I gave Bob and Wendy Hanisch a few days to regroup after their key roles as local organizers of the USA Triathlon Age Group Nationals, which brought nearly 4,000 athletes to Milwaukee and the largest USAT event in its history.
Wendy not only led the effort to recruit and assign nearly 800 volunteers, she raced in the Olympic distance event on Saturday Aug. 10, and finished 97th in her 50-54 age group. That gave her a valuable insight into the weekend gathering as an organizer, observer and participant.
With a few days to review, she offered this assessment: “We wanted to make this the best age group national championships ever. And we did.”
Bob had a similar positive review: “Milwaukee is on the endurance map now.”
That’s not to say it was perfect, and both listed a couple of the things that troubled both the organizers and the athletes. At the top of their list: the confusion over a policy that prohibited drop bags from the race area and the lack of food and beverage stands around Discovery World and the Milwaukee Art Museum.
More than a few athletes complained about the rule that kept them from stashing clothing and other necessities near the finish area for a post-race transition. And thirsty spectators wandered about looking for places to buy water or other refreshments.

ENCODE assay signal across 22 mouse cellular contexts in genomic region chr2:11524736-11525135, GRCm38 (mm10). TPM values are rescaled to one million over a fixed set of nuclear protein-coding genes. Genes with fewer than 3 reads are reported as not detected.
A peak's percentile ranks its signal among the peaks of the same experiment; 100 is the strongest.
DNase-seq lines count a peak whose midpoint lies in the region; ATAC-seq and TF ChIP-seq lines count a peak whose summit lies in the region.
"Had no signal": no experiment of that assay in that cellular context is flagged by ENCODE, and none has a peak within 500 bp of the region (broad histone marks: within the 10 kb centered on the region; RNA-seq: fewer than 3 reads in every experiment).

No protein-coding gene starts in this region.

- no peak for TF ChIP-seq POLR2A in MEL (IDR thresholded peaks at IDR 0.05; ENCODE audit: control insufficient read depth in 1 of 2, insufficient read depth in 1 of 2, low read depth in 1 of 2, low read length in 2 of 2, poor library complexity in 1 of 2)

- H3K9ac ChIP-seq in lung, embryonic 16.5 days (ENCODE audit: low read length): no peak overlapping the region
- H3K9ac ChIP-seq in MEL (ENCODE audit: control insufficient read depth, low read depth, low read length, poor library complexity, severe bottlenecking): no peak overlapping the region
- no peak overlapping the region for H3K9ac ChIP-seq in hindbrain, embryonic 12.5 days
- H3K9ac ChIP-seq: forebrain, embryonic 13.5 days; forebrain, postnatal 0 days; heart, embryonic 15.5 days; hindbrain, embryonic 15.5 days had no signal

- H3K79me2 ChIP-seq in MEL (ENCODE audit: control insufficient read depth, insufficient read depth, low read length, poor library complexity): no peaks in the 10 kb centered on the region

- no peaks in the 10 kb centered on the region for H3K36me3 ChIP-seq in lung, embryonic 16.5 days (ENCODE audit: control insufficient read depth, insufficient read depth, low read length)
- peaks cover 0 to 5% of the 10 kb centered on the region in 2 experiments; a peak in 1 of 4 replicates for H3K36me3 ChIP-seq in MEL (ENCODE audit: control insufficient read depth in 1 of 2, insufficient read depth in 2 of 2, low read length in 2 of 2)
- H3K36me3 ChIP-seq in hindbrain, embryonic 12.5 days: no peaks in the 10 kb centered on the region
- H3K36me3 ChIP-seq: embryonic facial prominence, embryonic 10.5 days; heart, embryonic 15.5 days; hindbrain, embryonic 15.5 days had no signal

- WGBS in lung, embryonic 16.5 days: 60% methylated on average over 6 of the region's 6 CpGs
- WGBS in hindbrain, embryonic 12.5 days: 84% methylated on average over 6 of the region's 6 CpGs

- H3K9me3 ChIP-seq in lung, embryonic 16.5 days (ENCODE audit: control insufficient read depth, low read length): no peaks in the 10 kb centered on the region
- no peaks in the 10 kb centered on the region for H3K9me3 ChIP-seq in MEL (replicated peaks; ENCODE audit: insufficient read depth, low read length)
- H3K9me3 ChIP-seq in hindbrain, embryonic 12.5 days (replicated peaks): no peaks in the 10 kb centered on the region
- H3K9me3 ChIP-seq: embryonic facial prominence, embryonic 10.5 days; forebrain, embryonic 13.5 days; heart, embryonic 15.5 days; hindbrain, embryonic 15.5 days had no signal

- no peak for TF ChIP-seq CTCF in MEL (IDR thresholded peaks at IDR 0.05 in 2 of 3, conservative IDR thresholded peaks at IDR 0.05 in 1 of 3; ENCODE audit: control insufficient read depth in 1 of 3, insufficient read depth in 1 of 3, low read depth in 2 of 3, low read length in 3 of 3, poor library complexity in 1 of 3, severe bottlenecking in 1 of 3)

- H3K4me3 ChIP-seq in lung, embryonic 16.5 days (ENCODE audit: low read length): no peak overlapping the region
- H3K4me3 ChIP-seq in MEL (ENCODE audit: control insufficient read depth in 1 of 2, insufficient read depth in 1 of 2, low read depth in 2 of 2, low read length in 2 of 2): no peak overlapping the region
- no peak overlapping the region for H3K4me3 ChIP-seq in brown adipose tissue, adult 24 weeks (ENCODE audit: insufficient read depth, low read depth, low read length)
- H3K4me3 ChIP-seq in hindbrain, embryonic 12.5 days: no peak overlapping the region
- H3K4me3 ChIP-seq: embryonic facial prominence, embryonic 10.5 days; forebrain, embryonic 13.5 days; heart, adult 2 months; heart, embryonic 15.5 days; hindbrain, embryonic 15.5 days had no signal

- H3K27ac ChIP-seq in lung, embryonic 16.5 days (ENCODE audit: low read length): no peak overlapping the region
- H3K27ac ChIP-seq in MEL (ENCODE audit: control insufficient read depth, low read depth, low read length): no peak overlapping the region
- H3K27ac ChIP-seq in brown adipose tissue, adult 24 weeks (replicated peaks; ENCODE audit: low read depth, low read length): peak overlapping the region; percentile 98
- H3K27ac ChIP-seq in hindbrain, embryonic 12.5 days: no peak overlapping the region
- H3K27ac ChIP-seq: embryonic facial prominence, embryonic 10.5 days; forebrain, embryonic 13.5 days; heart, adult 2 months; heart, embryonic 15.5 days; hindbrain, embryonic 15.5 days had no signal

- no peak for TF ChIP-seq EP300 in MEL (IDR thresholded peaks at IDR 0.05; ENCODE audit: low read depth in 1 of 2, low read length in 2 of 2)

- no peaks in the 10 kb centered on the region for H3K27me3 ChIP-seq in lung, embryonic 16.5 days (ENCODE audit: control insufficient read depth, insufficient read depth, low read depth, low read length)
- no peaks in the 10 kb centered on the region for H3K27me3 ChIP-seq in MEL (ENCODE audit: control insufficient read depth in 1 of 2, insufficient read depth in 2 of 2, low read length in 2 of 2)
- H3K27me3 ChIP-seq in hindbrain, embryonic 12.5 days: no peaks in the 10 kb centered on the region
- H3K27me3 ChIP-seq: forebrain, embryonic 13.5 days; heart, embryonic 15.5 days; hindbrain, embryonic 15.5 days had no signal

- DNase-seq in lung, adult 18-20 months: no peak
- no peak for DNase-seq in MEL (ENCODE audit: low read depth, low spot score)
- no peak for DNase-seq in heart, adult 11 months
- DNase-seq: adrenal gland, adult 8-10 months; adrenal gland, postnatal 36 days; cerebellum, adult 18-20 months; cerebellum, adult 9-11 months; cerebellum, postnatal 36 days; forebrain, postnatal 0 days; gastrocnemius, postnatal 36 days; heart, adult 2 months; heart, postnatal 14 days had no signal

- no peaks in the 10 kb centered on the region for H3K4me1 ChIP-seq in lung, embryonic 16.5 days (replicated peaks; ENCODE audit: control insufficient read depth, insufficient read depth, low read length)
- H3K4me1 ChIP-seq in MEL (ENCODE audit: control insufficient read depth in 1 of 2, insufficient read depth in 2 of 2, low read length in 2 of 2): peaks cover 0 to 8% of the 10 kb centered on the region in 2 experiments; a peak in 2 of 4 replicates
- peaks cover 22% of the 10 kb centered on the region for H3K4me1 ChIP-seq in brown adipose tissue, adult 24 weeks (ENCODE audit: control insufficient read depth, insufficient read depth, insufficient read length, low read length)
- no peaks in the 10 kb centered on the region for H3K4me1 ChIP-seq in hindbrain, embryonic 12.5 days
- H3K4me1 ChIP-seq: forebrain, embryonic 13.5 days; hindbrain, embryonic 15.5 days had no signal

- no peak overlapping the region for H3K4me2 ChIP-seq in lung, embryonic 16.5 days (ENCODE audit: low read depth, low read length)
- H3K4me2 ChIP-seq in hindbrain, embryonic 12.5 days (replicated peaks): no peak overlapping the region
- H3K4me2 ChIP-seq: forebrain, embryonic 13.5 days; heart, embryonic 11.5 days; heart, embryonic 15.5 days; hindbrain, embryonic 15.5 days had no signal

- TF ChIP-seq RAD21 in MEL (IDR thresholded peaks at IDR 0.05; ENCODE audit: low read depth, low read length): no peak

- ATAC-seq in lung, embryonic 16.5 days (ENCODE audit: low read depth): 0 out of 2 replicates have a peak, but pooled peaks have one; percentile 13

“There were little things here and there,” Bob Hanisch said.
Peak Performance Professionals, the Hanisch’s coaching and training business, and the collection of groups that staged the races for the first time in Milwaukee have an opportunity to correct those mistakes when the USAT Nats return in 2014.
Wendy said there is room to grow, and expects that the Sprint distance race could draw 3,000 competitors to match the size of the Olympic-distance field. The ITU World Age Group Championships will be held in Chicago in 2015, and the U.S. location is likely to motivate more triathletes to race in the U.S. championships in pursuit of a berth in the worlds close to home.
Overall, the local organizers were encouraged by the overwhelming number of positive comments from the participants. Check out this blog post from Anthony Bagnetto, of New York, for his positive views.
The set up generated positive comments as spectator and athlete-friendly.
“We heard a lot of things like, ‘what a great city, we didn’t know Milwaukee,’” said Brent Foerster vice president of VISIT Milwaukee, the convention and tourism marketing agency.
Wendy Hanisch said she raced hard during the run portion of her triathlon to dip into the conversation of a couple runners going past her.
“I heard them saying, ‘what about that bike course, that was awesome,’” Hanisch said. “One of the volunteers emailed and said ‘I’m so glad I was a part of this. It was life-changing for me.’”
The Hanisch duo made it a point to note that putting the bike course of the Daniel Hoan Memorial Bridge, the swim segment in the lagoon off the Henry Maier Festival Grounds and the run along Lincoln Memorial Dr. took cooperation from numerous agencies: Milwaukee police fire, the county sheriff’s department, the city health and public works departments and the Wisconsin Department of Transportation.
Those groups will be back together to bring the USA Triathlon nationals back to Milwaukee and use the experience to stage other events in the future.